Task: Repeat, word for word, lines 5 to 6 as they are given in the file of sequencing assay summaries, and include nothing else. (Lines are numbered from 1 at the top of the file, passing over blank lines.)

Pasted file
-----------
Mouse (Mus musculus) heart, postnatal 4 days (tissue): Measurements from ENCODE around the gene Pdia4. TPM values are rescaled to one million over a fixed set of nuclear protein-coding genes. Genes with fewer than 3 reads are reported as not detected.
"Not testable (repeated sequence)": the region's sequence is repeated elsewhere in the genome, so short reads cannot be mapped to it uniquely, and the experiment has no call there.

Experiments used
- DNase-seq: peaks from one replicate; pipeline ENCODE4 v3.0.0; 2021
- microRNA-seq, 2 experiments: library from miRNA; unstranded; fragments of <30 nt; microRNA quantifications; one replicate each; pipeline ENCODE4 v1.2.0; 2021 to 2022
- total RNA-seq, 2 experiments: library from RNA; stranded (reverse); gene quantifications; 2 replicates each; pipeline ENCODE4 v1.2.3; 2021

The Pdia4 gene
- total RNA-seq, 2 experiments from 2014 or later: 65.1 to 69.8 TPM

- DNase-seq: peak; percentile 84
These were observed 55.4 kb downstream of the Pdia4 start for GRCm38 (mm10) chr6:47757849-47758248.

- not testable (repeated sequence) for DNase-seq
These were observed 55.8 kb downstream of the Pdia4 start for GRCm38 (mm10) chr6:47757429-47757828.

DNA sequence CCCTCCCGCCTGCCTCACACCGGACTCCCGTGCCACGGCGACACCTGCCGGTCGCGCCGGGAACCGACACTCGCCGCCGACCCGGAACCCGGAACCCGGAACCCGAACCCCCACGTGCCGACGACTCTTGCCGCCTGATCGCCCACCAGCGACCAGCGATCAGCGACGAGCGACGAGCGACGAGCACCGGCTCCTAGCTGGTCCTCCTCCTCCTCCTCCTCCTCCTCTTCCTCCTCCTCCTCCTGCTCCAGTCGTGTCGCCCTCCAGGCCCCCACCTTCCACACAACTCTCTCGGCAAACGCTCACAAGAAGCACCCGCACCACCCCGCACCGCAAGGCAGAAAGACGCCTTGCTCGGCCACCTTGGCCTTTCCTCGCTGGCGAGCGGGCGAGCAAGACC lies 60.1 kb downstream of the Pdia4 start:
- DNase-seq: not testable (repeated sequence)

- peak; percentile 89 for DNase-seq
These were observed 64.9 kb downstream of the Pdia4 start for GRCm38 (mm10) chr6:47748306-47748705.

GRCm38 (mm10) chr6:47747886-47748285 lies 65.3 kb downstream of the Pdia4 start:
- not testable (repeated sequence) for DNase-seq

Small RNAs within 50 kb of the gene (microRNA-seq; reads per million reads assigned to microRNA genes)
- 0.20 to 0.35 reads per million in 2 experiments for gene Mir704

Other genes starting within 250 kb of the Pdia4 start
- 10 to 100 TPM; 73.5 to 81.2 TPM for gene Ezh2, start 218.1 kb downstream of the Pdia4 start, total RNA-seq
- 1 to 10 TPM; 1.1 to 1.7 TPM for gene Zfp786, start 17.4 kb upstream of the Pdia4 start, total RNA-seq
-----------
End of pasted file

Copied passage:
- microRNA-seq, 2 experiments: library from miRNA; unstranded; fragments of <30 nt; microRNA quantifications; one replicate each; pipeline ENCODE4 v1.2.0; 2021 to 2022
- total RNA-seq, 2 experiments: library from RNA; stranded (reverse); gene quantifications; 2 replicates each; pipeline ENCODE4 v1.2.3; 2021